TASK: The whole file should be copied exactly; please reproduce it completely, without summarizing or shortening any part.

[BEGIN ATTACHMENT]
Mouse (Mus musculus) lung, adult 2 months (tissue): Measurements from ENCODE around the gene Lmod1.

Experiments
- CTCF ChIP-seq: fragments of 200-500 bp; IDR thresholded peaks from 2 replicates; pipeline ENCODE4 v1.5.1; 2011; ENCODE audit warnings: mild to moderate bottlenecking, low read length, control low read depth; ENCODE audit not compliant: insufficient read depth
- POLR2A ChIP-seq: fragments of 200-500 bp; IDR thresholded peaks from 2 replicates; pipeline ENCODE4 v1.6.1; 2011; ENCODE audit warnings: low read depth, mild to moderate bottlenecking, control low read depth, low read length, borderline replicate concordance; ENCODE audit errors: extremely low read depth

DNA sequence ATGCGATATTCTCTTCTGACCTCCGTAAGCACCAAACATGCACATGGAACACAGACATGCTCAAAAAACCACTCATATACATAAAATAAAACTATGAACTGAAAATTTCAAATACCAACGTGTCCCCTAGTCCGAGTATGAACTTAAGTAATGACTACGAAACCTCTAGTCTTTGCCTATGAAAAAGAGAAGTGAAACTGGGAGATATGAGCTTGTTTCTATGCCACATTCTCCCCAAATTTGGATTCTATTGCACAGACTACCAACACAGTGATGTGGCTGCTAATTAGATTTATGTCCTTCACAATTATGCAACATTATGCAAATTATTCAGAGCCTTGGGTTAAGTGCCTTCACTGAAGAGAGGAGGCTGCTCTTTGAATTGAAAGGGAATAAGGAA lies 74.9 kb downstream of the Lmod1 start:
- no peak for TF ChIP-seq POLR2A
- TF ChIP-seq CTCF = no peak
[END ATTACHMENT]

Mouse (Mus musculus) lung, adult 2 months (tissue): Measurements from ENCODE around the gene Lmod1.

Experiments
- CTCF ChIP-seq: fragments of 200-500 bp; IDR thresholded peaks from 2 replicates; pipeline ENCODE4 v1.5.1; 2011; ENCODE audit warnings: mild to moderate bottlenecking, low read length, control low read depth; ENCODE audit not compliant: insufficient read depth
- POLR2A ChIP-seq: fragments of 200-500 bp; IDR thresholded peaks from 2 replicates; pipeline ENCODE4 v1.6.1; 2011; ENCODE audit warnings: low read depth, mild to moderate bottlenecking, control low read depth, low read length, borderline replicate concordance; ENCODE audit errors: extremely low read depth

DNA sequence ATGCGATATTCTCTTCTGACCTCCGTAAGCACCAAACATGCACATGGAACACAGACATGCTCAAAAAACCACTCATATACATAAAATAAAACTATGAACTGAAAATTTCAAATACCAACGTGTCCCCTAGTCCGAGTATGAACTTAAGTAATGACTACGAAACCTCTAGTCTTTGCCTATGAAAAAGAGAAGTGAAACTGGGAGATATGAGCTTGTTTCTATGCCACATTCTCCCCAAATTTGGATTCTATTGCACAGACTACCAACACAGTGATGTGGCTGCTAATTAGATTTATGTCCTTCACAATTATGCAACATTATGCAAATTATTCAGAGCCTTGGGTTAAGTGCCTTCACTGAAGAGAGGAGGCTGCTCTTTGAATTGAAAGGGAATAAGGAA lies 74.9 kb downstream of the Lmod1 start:
- no peak for TF ChIP-seq POLR2A
- TF ChIP-seq CTCF = no peak